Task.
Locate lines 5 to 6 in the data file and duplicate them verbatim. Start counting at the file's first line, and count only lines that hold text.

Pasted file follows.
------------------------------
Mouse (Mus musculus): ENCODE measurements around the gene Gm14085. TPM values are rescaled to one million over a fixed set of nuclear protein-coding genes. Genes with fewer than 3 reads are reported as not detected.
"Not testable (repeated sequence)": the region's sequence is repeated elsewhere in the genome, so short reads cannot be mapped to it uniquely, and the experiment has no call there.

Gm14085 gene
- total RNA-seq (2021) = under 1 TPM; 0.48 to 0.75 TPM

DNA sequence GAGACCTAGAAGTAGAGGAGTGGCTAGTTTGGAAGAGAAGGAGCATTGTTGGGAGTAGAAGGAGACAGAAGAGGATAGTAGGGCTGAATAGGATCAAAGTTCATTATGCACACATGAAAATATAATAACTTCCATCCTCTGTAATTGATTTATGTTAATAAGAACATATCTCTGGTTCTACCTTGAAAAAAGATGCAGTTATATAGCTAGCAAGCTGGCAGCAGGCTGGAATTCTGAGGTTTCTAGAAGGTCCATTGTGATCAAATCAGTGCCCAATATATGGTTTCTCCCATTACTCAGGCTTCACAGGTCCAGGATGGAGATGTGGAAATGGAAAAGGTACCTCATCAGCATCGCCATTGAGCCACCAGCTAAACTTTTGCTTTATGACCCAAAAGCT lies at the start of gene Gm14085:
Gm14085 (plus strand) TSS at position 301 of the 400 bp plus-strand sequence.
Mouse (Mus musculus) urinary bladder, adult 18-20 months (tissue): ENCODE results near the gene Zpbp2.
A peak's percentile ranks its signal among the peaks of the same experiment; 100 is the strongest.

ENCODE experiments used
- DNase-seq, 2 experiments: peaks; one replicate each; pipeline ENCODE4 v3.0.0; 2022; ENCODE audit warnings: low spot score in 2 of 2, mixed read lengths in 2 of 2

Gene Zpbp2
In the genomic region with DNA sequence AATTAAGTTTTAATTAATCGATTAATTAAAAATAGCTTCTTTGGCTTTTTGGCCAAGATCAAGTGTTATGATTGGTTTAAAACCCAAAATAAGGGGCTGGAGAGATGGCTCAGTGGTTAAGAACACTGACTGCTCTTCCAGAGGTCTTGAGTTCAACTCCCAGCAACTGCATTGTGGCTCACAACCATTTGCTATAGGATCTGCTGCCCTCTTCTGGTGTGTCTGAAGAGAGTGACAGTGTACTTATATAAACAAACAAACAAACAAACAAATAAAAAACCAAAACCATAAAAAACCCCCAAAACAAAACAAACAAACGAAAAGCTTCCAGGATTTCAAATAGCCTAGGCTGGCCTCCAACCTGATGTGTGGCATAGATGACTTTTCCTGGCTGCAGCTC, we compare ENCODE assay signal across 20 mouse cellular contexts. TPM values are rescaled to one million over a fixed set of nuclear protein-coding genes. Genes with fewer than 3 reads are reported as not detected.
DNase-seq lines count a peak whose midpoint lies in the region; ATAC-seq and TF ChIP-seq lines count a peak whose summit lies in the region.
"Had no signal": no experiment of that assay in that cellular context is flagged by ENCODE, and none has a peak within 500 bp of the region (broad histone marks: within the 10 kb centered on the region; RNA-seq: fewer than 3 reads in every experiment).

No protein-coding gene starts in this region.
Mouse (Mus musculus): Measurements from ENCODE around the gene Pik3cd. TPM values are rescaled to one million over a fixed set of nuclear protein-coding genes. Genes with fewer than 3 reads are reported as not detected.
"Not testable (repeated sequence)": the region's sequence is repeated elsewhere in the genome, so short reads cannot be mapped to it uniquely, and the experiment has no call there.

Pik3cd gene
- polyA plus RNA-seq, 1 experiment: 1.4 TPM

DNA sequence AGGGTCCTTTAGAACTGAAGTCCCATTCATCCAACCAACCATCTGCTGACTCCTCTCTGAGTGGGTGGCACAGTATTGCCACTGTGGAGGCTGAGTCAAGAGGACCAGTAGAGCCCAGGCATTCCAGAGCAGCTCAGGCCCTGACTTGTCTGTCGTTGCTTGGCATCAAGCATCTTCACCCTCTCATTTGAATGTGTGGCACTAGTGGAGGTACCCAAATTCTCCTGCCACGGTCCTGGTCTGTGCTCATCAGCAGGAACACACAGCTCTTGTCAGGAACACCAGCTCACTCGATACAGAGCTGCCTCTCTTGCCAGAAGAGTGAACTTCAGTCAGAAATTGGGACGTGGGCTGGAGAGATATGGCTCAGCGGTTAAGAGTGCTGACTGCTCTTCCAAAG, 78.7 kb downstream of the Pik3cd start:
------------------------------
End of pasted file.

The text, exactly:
DNA sequence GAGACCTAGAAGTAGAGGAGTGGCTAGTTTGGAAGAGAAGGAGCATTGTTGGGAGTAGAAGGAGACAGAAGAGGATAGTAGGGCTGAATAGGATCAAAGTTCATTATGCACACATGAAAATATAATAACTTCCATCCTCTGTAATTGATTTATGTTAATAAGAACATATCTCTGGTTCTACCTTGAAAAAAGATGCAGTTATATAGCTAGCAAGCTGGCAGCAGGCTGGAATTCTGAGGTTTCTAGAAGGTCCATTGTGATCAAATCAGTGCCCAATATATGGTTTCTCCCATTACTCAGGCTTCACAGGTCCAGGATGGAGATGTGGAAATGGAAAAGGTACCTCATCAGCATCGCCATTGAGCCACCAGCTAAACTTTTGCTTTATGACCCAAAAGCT lies at the start of gene Gm14085:
Gm14085 (plus strand) TSS at position 301 of the 400 bp plus-strand sequence.